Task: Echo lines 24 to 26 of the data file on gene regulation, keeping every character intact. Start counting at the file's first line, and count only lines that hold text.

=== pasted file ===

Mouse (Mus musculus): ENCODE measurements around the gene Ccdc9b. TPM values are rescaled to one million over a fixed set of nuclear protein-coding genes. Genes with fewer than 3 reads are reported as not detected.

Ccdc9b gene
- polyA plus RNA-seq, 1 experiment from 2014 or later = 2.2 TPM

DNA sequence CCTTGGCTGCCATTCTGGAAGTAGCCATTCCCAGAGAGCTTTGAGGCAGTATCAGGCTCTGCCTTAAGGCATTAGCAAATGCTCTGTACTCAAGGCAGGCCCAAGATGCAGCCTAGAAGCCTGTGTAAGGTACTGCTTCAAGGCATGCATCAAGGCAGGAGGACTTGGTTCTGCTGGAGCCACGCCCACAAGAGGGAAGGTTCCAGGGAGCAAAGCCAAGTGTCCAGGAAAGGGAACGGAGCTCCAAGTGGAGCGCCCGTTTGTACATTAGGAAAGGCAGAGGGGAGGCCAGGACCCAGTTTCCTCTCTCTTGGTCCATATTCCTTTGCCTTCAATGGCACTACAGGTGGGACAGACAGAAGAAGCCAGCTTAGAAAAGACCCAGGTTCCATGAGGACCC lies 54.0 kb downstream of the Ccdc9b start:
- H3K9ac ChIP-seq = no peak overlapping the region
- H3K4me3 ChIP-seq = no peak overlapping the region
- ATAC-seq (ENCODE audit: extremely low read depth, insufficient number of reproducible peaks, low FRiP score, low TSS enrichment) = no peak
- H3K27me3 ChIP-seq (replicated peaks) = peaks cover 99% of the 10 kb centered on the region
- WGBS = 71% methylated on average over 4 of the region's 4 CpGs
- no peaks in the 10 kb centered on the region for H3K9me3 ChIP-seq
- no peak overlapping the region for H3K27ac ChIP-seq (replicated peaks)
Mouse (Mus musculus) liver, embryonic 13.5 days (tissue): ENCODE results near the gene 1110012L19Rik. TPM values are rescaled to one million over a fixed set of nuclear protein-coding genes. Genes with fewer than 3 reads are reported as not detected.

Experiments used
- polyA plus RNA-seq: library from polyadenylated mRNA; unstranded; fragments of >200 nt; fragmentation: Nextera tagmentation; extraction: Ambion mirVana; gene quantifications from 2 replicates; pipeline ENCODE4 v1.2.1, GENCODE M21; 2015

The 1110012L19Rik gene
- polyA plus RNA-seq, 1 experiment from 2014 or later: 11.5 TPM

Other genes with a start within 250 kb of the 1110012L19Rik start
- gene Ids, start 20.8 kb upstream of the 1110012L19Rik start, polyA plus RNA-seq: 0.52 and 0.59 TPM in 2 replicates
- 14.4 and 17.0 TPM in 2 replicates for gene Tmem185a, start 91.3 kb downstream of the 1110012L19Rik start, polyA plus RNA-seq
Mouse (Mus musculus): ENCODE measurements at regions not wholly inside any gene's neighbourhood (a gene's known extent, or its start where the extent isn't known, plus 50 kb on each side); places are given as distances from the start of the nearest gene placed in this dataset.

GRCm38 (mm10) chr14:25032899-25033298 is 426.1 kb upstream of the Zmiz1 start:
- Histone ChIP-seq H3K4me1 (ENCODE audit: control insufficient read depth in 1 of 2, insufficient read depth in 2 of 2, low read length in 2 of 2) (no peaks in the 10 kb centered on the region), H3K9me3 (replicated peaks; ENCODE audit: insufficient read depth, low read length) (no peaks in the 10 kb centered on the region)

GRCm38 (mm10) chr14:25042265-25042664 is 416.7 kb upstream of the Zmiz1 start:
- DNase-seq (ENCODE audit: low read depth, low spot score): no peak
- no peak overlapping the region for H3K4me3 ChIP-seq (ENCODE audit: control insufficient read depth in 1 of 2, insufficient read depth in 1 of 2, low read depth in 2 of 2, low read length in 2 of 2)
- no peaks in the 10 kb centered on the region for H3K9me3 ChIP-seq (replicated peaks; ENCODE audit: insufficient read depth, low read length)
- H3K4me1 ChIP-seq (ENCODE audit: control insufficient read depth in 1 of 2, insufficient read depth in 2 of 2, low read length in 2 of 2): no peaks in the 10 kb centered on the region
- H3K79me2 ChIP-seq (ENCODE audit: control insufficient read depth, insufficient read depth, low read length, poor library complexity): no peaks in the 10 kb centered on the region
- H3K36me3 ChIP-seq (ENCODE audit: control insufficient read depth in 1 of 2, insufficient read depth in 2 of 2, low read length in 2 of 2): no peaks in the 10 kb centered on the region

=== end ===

- DNase-seq (ENCODE audit: low read depth, low spot score): no peak
- no peak overlapping the region for H3K4me3 ChIP-seq (ENCODE audit: control insufficient read depth in 1 of 2, insufficient read depth in 1 of 2, low read depth in 2 of 2, low read length in 2 of 2)
- no peaks in the 10 kb centered on the region for H3K9me3 ChIP-seq (replicated peaks; ENCODE audit: insufficient read depth, low read length)